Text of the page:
Last night we (Doug, Andy, Sarah and Rick) met at the Duke of York after work to go through this years applicants from our call for speakers.
I thought I’d write a little about our call for speakers selection process, as well as share a few stats about those that applied.
Last year, I anonymised the process for the Dot York call for speakers. By this, I mean that I redacted the submissions before sharing them with the rest of the team, removing references to the applicants name, gender, expected fee etc. Meaning the only information the team had were the abstract for the talk and a brief bio.
We each read all of the applications and made some notes. We then went through each talk one by one, comparing notes and sorting them into three categories: those that we all agreed we’d like to hear, those that needed more discussion and those that we all agreed weren’t suitable.
Now is probably a good time to give you some numbers. We received submissions for 26 talks, 4 of those had unrealistic expectations for fees (and were all based in the US—we will pay for travel but can’t afford travel + a few thousand dollars). So that left us with 22 talks to consider.
Where were those people located, I hear no-one ask, well…5 were from York and another 4 from elsewhere in Yorkshire. We had 7 applicants from the rest of England, 1 from Scotland, 3 from Europe and 2 from South America. 6 of the 22 were Female, 16 were Male.
After round one, we had 2 in the yes pile, 5 in the no pile and 15 that needed further discussion.
After getting in another round at the bar, it was time to take a look at how and where our 2 yesses fit into our current line-up.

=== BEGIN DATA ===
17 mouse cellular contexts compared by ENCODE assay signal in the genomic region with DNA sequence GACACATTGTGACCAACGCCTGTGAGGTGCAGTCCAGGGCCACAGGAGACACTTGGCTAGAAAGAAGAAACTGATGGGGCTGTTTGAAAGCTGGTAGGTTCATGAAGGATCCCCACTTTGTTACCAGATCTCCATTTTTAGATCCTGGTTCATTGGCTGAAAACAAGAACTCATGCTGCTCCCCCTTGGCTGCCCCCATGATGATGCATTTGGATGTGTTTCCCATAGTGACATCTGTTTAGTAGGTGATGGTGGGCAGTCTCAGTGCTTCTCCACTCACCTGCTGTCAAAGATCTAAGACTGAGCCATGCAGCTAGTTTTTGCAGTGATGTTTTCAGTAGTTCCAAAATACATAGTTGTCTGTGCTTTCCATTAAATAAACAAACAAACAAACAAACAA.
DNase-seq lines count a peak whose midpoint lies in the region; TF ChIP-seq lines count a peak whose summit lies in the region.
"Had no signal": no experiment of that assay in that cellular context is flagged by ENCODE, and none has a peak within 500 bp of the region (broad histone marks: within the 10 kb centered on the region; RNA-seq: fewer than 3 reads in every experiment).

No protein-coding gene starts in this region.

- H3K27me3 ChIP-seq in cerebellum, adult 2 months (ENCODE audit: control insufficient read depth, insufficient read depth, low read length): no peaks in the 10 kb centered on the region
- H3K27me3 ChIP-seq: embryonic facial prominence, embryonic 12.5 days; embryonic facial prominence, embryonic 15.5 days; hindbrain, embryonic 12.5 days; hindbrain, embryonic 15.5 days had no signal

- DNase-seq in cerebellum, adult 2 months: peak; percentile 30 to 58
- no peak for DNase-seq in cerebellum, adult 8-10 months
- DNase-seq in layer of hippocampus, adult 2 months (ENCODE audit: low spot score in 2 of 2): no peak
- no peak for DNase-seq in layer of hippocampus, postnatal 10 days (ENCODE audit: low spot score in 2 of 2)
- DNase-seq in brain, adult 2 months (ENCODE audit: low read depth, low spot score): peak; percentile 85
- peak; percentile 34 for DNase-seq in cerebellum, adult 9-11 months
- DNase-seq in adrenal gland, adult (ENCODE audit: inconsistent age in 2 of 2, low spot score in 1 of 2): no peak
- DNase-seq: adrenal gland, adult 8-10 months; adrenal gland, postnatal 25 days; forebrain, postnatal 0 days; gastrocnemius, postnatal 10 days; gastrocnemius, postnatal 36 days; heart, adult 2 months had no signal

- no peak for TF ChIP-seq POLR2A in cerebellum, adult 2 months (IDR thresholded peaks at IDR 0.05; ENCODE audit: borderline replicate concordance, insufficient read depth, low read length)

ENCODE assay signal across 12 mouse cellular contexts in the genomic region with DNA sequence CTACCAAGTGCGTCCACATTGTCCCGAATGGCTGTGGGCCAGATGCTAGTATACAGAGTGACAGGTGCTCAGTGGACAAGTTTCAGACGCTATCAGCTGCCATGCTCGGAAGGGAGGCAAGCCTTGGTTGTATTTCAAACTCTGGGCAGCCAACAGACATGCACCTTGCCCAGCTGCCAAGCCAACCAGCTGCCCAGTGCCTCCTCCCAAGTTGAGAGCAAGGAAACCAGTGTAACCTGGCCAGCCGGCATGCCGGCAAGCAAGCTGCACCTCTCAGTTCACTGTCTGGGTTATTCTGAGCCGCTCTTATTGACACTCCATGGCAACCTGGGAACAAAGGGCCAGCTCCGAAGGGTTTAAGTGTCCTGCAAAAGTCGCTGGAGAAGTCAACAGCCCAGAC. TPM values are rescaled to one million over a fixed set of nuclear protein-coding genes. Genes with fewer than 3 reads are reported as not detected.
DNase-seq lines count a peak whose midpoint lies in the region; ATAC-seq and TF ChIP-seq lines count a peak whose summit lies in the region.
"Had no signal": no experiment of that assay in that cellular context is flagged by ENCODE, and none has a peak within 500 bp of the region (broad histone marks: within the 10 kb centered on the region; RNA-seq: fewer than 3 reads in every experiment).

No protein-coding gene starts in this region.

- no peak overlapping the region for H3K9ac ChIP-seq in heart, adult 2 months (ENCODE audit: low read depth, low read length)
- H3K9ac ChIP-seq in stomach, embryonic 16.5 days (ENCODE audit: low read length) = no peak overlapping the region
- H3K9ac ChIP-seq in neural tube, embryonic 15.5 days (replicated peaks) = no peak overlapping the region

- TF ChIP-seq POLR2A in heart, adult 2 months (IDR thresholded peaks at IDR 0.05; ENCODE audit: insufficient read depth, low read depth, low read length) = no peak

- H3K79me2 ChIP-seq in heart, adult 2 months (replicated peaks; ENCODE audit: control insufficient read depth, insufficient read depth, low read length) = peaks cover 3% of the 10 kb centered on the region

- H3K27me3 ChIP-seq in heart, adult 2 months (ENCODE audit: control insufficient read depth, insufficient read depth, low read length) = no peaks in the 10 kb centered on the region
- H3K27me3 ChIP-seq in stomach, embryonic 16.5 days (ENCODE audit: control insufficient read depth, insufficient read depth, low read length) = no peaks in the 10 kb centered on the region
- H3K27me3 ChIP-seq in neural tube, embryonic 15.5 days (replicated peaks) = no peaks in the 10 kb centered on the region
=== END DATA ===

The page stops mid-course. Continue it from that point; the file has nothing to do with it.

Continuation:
Before the call for speakers, we had 7 confirmed speakers and 3 we were waiting to hear back from. We‘re aiming for 4 speakers per session (4 sessions) so that meant we had 6 slots left to fill.
We sorted our 10 ‘approached’ speakers into sessions and added in our 2 new talks. That left us with some gaps in each of the 4 sessions.
Returning to our 15 talks that we set aside for consideration. We ran through them and sorted them into the sessions. Then looked at where the gaps were.
Numbers again: Of the 22 talks, 5 were technical, 5 were design-related, 3 were about business and 9 were around personal development.
This was tough and was the part of the evening that took the longest. We discussed each talk, comparing them to what we already had and looking back at our original notes. Where a talk had a mixed response we let the team member who felt strongest about it try and sell it to the others. Eventually, after much discussion, we settled on our line-up.
We’ve chosen 6 talks to add to the 10 we had already approached. We also have 3 reserves, should those that we are waiting to hear back from not be able to make it.
While now isn’t the time to share who we chose, I will say that applicants this year were of an incredibly high standard, we are thankful to everyone that took the time to apply, and that we’re really excited about our line-up!